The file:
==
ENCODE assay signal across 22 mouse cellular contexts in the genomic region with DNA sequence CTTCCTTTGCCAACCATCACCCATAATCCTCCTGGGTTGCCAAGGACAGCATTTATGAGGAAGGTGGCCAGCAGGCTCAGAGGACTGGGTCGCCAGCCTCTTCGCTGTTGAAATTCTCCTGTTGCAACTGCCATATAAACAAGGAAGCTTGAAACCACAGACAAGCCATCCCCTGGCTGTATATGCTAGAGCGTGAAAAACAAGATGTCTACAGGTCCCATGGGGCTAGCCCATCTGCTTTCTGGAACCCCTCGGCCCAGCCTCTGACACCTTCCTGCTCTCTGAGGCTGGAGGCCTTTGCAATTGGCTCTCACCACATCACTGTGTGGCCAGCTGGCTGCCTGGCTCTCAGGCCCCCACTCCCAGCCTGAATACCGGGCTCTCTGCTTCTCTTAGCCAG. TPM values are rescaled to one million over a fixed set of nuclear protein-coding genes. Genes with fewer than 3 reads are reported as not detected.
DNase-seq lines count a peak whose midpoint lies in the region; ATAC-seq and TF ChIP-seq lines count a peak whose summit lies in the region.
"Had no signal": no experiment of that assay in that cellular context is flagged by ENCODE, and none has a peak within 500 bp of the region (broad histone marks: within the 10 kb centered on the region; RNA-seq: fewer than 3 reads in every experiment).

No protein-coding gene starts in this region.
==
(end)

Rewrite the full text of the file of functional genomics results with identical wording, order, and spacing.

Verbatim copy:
ENCODE assay signal across 22 mouse cellular contexts in the genomic region with DNA sequence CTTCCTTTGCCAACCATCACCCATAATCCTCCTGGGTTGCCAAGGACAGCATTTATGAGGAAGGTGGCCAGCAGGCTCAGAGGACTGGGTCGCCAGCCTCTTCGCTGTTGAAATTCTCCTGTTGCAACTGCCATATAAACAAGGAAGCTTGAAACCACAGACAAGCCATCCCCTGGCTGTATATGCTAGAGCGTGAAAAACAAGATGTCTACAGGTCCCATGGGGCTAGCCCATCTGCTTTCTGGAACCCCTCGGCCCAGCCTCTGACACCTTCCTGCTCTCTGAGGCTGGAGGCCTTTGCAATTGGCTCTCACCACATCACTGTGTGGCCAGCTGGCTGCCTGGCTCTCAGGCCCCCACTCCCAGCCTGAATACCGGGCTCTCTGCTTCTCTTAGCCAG. TPM values are rescaled to one million over a fixed set of nuclear protein-coding genes. Genes with fewer than 3 reads are reported as not detected.
DNase-seq lines count a peak whose midpoint lies in the region; ATAC-seq and TF ChIP-seq lines count a peak whose summit lies in the region.
"Had no signal": no experiment of that assay in that cellular context is flagged by ENCODE, and none has a peak within 500 bp of the region (broad histone marks: within the 10 kb centered on the region; RNA-seq: fewer than 3 reads in every experiment).

No protein-coding gene starts in this region.